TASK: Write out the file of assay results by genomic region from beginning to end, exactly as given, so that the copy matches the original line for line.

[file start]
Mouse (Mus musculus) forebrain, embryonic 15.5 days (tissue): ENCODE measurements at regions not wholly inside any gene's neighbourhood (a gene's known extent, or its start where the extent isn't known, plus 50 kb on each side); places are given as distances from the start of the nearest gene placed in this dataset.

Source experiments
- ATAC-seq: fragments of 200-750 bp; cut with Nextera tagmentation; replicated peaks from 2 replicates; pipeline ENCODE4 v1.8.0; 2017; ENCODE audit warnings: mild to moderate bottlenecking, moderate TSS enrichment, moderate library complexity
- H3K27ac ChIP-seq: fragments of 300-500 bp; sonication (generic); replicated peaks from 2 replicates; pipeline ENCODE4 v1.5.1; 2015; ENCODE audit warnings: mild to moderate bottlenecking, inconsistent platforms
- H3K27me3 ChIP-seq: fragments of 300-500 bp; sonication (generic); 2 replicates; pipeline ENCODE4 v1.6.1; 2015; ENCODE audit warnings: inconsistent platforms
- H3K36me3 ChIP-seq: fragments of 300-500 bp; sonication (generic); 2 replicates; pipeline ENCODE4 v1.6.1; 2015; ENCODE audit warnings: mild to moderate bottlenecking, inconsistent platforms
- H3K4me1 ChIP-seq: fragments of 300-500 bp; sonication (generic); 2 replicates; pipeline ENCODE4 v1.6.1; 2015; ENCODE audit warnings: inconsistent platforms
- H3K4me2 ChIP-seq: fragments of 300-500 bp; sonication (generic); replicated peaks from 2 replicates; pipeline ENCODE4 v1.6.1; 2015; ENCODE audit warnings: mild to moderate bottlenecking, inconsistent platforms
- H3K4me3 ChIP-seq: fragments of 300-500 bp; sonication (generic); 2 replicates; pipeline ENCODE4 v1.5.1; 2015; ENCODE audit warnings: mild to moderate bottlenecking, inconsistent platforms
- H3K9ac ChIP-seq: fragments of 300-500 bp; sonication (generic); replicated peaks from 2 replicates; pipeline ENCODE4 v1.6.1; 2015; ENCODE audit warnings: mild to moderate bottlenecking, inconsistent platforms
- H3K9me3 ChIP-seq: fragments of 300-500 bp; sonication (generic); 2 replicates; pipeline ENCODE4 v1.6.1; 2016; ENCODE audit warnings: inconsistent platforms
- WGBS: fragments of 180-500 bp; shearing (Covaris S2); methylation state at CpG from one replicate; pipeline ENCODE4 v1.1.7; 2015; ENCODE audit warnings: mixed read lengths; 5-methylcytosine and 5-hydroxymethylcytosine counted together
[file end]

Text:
Mouse (Mus musculus) forebrain, embryonic 15.5 days (tissue): ENCODE measurements at regions not wholly inside any gene's neighbourhood (a gene's known extent, or its start where the extent isn't known, plus 50 kb on each side); places are given as distances from the start of the nearest gene placed in this dataset.

Source experiments
- ATAC-seq: fragments of 200-750 bp; cut with Nextera tagmentation; replicated peaks from 2 replicates; pipeline ENCODE4 v1.8.0; 2017; ENCODE audit warnings: mild to moderate bottlenecking, moderate TSS enrichment, moderate library complexity
- H3K27ac ChIP-seq: fragments of 300-500 bp; sonication (generic); replicated peaks from 2 replicates; pipeline ENCODE4 v1.5.1; 2015; ENCODE audit warnings: mild to moderate bottlenecking, inconsistent platforms
- H3K27me3 ChIP-seq: fragments of 300-500 bp; sonication (generic); 2 replicates; pipeline ENCODE4 v1.6.1; 2015; ENCODE audit warnings: inconsistent platforms
- H3K36me3 ChIP-seq: fragments of 300-500 bp; sonication (generic); 2 replicates; pipeline ENCODE4 v1.6.1; 2015; ENCODE audit warnings: mild to moderate bottlenecking, inconsistent platforms
- H3K4me1 ChIP-seq: fragments of 300-500 bp; sonication (generic); 2 replicates; pipeline ENCODE4 v1.6.1; 2015; ENCODE audit warnings: inconsistent platforms
- H3K4me2 ChIP-seq: fragments of 300-500 bp; sonication (generic); replicated peaks from 2 replicates; pipeline ENCODE4 v1.6.1; 2015; ENCODE audit warnings: mild to moderate bottlenecking, inconsistent platforms
- H3K4me3 ChIP-seq: fragments of 300-500 bp; sonication (generic); 2 replicates; pipeline ENCODE4 v1.5.1; 2015; ENCODE audit warnings: mild to moderate bottlenecking, inconsistent platforms
- H3K9ac ChIP-seq: fragments of 300-500 bp; sonication (generic); replicated peaks from 2 replicates; pipeline ENCODE4 v1.6.1; 2015; ENCODE audit warnings: mild to moderate bottlenecking, inconsistent platforms
- H3K9me3 ChIP-seq: fragments of 300-500 bp; sonication (generic); 2 replicates; pipeline ENCODE4 v1.6.1; 2016; ENCODE audit warnings: inconsistent platforms
- WGBS: fragments of 180-500 bp; shearing (Covaris S2); methylation state at CpG from one replicate; pipeline ENCODE4 v1.1.7; 2015; ENCODE audit warnings: mixed read lengths; 5-methylcytosine and 5-hydroxymethylcytosine counted together